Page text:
But if you need to control, you know, the entire experience or all your data, it seems like Woo is kind of a nice, lighter weight option that still has some functionality to it. I’m starting to see more growth and maturity in terms of people supporting the platform, in terms of development.
So that’s, kind of, my take on it, at least what I have seen in the last 12 months. Is that… You guys think that’s fair or is that a little bit off? Maybe, Brian, we can start with you, and then Zach.
Woo Is Popular for Attaching to Existing CMS
Brian: Sure. I think I would phrase it a little differently in that I think using WordPress for e-commerce generally, is becoming more popular. And WooCommerce has been the dominant player within the WordPress ecosystem for a long time. The question has been whether WordPress is suitable for e-commerce in the first place, and WooCommerce is slowly proving that out. But if you talk about pure e-commerce market share, if you look at a tool like BuiltWith, WooCommerce is actually the dominant e-commerce platform probably on the long tail.
So a lot more people are using WooCommerce than pretty much anything else, but it changes, the statistics change if you look at people that are just doing e-commerce. So like your community is gonna be significantly different where e-commerce is the central focus of the website, but using a bolt-on e-commerce platform that attaches to your existing CMS is what’s made WooCommerce popular.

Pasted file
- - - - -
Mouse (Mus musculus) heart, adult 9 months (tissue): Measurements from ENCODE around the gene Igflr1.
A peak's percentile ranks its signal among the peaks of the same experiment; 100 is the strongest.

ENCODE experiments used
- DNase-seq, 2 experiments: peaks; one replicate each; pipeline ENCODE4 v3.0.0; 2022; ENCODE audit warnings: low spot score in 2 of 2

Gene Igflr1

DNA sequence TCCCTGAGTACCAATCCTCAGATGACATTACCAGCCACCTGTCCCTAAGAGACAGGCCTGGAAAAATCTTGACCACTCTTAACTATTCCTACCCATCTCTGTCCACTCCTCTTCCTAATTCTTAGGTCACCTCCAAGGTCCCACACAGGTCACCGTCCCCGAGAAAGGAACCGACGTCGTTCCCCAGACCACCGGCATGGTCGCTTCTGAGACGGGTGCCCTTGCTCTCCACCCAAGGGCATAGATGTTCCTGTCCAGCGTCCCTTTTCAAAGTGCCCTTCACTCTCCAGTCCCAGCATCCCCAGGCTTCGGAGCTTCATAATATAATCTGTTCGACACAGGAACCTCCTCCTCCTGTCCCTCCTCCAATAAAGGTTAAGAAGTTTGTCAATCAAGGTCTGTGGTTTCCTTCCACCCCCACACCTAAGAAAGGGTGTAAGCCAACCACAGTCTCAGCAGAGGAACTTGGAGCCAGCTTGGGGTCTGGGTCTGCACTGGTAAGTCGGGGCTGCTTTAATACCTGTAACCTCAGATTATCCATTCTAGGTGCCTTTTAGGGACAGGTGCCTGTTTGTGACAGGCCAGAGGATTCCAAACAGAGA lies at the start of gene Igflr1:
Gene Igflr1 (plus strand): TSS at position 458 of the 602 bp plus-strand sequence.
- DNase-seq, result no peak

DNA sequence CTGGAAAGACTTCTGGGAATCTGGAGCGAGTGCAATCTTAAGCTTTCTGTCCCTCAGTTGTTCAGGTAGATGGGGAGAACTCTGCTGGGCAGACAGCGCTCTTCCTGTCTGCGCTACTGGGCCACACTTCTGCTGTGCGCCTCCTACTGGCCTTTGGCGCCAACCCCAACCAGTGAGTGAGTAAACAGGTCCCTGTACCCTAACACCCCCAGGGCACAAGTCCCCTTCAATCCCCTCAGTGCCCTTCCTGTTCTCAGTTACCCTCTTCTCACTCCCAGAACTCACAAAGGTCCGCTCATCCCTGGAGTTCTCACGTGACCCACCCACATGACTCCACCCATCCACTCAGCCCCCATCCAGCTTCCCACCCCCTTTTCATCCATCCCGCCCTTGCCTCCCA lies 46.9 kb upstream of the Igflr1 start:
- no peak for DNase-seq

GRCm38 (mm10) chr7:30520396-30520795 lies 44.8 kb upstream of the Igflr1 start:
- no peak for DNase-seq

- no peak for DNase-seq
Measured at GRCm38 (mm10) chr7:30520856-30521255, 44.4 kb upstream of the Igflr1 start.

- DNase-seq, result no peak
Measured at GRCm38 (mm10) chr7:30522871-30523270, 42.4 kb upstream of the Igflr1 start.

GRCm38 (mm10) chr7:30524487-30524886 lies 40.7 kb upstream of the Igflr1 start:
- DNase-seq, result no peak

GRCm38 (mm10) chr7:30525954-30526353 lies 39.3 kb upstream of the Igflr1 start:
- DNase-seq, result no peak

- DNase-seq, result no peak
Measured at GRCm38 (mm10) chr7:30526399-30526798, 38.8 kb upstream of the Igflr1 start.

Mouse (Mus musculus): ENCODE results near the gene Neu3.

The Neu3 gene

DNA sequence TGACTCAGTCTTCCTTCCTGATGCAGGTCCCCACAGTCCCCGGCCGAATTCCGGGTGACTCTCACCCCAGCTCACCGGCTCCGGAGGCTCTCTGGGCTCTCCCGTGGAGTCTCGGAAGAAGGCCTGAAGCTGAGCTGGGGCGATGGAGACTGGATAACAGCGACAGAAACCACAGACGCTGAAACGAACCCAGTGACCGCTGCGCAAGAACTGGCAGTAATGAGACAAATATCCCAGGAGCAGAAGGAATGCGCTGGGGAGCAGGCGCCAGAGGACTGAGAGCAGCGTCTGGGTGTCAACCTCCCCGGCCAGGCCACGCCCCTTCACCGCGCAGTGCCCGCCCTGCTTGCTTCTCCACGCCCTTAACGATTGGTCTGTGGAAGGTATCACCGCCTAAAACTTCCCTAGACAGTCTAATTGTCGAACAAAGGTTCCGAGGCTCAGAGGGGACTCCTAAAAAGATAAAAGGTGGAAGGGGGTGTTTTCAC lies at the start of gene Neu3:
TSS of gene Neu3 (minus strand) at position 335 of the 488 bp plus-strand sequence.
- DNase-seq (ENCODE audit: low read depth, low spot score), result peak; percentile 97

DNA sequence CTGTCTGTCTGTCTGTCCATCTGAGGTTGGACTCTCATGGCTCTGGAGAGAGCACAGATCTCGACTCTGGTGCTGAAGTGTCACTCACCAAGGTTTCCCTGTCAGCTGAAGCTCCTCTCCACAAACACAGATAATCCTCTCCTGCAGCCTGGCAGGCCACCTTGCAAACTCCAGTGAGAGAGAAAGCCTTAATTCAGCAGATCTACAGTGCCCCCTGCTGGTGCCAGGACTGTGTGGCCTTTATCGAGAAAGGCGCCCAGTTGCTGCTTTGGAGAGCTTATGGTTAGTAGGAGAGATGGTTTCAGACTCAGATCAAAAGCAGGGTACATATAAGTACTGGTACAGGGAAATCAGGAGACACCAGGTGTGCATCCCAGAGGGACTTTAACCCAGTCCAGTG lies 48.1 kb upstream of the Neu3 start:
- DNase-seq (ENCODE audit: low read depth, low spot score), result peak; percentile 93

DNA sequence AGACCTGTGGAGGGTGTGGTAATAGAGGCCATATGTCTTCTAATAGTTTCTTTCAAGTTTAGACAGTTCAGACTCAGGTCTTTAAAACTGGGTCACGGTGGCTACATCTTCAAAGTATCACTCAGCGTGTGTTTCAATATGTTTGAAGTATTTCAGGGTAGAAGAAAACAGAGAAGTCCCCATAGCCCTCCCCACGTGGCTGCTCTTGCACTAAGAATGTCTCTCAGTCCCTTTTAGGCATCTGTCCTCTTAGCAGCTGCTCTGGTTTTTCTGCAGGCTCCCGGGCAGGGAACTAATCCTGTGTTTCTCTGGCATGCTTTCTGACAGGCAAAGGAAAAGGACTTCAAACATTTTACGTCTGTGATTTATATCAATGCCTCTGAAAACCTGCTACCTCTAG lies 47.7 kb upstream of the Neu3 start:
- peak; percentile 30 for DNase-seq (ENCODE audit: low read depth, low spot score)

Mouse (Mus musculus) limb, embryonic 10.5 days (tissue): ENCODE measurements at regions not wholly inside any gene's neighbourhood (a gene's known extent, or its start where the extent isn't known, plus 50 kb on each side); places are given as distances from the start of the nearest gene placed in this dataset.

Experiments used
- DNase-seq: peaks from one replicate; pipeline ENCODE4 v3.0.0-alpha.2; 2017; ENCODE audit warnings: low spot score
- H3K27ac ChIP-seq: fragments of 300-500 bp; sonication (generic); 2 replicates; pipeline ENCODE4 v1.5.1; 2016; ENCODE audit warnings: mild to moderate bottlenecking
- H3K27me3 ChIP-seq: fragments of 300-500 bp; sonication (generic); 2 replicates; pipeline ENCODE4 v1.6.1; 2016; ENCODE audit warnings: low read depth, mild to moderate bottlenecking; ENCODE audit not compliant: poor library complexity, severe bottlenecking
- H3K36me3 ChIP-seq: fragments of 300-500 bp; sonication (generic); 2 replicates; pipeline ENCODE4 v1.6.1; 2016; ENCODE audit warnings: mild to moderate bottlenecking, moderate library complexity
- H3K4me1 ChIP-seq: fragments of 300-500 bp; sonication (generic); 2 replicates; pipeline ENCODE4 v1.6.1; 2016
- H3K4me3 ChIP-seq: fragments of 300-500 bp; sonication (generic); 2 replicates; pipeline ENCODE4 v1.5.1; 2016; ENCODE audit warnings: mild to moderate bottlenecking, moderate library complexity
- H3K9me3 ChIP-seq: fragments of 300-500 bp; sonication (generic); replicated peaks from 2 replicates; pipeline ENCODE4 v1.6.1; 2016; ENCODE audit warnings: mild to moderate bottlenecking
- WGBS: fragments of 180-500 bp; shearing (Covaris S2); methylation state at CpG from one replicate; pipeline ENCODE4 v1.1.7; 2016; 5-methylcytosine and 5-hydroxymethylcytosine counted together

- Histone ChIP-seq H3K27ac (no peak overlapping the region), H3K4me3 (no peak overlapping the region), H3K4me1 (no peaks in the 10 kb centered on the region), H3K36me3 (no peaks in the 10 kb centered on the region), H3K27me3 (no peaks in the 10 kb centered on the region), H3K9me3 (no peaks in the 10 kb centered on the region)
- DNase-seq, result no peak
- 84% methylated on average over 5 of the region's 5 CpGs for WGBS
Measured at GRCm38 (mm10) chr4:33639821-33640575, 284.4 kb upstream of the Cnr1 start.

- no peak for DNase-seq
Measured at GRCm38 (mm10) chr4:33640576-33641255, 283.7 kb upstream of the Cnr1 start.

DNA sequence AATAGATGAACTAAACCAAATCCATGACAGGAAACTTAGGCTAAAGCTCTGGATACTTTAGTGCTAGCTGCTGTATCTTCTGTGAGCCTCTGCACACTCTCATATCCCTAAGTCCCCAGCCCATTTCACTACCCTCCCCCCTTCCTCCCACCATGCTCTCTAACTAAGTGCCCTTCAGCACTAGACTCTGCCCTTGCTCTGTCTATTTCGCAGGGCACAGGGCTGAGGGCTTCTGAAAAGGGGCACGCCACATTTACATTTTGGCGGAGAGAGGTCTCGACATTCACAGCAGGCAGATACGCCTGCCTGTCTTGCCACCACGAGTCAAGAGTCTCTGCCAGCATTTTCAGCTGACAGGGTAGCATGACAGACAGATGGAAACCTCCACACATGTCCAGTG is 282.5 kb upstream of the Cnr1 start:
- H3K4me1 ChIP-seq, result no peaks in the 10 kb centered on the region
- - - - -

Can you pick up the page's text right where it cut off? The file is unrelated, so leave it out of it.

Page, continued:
And similar to WordPress itself which started as a blog platform and morphed into a CMS with a lot of power and control, WooCommerce is essentially going through that exact same process of, kind of, legitimizing itself in a broader spectrum to compete with Magento and to compete with Shopify, for that matter.
But it’s still relatively early in those stages of both from the power and the utility perspectives.
Woo’s Capacity To Handle a Large Store
Andrew: Zach, do you see me touching on the Magento thing? Do you see WooCommerce becoming more of an alternative for Magento for merchants, in, like, let’s say the mid-seven, you know, high six or mid-seven range or do you think that’s unfair?